Appraisals And Home Inspectors: What You Need To Know
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Appraisals And Home Inspectors: What You Need To Know

By Jay Redding
May 2 2011
Once you've followed your leads and found that one great deal you've been searching for, you'll need to make sure that the property you're buying is what you think it is, and not just what it is presented to be. In other words, you'll need to have a thorough home inspection done by a professional. If done right, this one pre-purchase home inspection will tell you everything you need to know about the home, what works and what needs to be repaired, and any other baggage that might eventually manifest once you own the place. Here's how to ensure you are approaching this process from the right angle, so that you don't end up owning a hassle and a money sink.

The first step is choosing the right home inspector. Years ago, there was just "a guy" to call when you needed an inspection. Now there are over 30,000 licensed inspectors in the country, and you'll need to know how to find one that's qualified-not just certified (it takes little more than a payment to acquire the piece of paper, but experience and reputable work to be considered an expert). Start with the inspectors that are officially associated with the major national organizations, such as the National Institute of Building Inspectors (NIBI) and the American Society of Home Inspectors (ASHI). Next, be sure to do a thorough background check, in which you follow up with any references and reports you can find related to the inspector. If you find a good one, they will do the work for you; if you get stuck with a bad one, you will end up paying for an additional burden.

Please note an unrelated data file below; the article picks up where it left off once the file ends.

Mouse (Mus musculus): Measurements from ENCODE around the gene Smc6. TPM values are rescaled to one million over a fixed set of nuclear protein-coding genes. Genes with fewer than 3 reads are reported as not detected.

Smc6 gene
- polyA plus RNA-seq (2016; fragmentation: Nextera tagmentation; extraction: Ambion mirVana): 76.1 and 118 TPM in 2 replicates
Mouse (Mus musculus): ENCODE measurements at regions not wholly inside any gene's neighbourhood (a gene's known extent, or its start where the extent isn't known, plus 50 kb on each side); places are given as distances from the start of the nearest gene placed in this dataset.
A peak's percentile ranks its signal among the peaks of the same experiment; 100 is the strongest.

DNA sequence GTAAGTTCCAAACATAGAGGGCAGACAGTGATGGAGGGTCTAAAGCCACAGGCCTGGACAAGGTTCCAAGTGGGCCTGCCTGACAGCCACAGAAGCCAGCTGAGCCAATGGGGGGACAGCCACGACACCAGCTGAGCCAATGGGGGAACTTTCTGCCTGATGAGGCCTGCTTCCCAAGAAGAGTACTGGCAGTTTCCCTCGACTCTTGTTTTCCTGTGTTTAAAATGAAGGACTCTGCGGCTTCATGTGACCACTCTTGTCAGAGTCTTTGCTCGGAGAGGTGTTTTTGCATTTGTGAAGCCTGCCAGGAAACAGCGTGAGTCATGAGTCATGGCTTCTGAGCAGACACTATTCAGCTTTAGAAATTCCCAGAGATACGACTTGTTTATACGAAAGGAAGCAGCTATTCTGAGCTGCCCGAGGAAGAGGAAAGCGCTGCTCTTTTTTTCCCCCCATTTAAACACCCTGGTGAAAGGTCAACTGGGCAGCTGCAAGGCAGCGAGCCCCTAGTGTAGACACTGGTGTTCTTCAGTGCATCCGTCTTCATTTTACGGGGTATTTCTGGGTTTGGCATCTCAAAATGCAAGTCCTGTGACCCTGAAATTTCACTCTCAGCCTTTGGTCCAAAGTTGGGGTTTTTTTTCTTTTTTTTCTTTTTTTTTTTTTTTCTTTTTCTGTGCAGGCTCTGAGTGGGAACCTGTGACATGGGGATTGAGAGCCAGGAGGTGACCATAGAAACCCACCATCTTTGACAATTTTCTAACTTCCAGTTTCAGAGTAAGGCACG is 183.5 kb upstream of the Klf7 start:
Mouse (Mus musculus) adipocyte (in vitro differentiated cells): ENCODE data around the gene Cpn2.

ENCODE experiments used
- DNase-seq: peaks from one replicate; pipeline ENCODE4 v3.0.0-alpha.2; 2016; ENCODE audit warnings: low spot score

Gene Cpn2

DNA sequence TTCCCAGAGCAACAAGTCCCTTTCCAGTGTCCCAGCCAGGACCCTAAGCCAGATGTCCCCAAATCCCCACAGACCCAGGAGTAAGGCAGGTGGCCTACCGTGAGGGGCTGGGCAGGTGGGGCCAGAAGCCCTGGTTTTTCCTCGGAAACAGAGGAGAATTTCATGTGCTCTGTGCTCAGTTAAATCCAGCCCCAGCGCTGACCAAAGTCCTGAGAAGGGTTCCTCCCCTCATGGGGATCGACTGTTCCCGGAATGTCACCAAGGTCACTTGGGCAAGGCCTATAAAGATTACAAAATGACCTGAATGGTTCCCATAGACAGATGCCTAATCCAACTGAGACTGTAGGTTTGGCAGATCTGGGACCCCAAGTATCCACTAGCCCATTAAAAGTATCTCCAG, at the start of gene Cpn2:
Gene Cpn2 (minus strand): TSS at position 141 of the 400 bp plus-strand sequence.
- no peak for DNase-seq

You'll find more than one candidate that looks good on paper, so after you call the licensing board to ensure that he is active and with no outstanding complaints, schedule a face-to-face interview. See for yourself whether or not the inspector's demeanor jives with his resume, and make sure he can answer all of your questions with an appropriate balance of knowledge, confidence, and experience. At the interview, it might also be wise to request a sample of an inspection report. When reading it, make sure that it includes all of the areas you expect from your own inspection, and that it is clear and professional.

Finally, be present at the inspection. Having the boss around always ensures hard work from employees, and inspection is no different. There is cause for concern if your inspector does not want you to participate. Make sure the inspector does a thorough examination, not just a one-hour blow-through of the house. Expect this process to take half of a work day (four or five hours for an average-sized home), and don't settle for anything less meticulous.

If you approach your home inspection prudently, and you are careful to select the right inspector, then home inspection can be a breeze that could end up saving you from making a huge mistake, or it could be the final straw that allows you to close the best deal of your life. On the other hand, the wrong inspector can lead you into financial devastation and a truckload of extra work and financial stress. Do your homework and select the right inspector; and you'll be on your way to profits.

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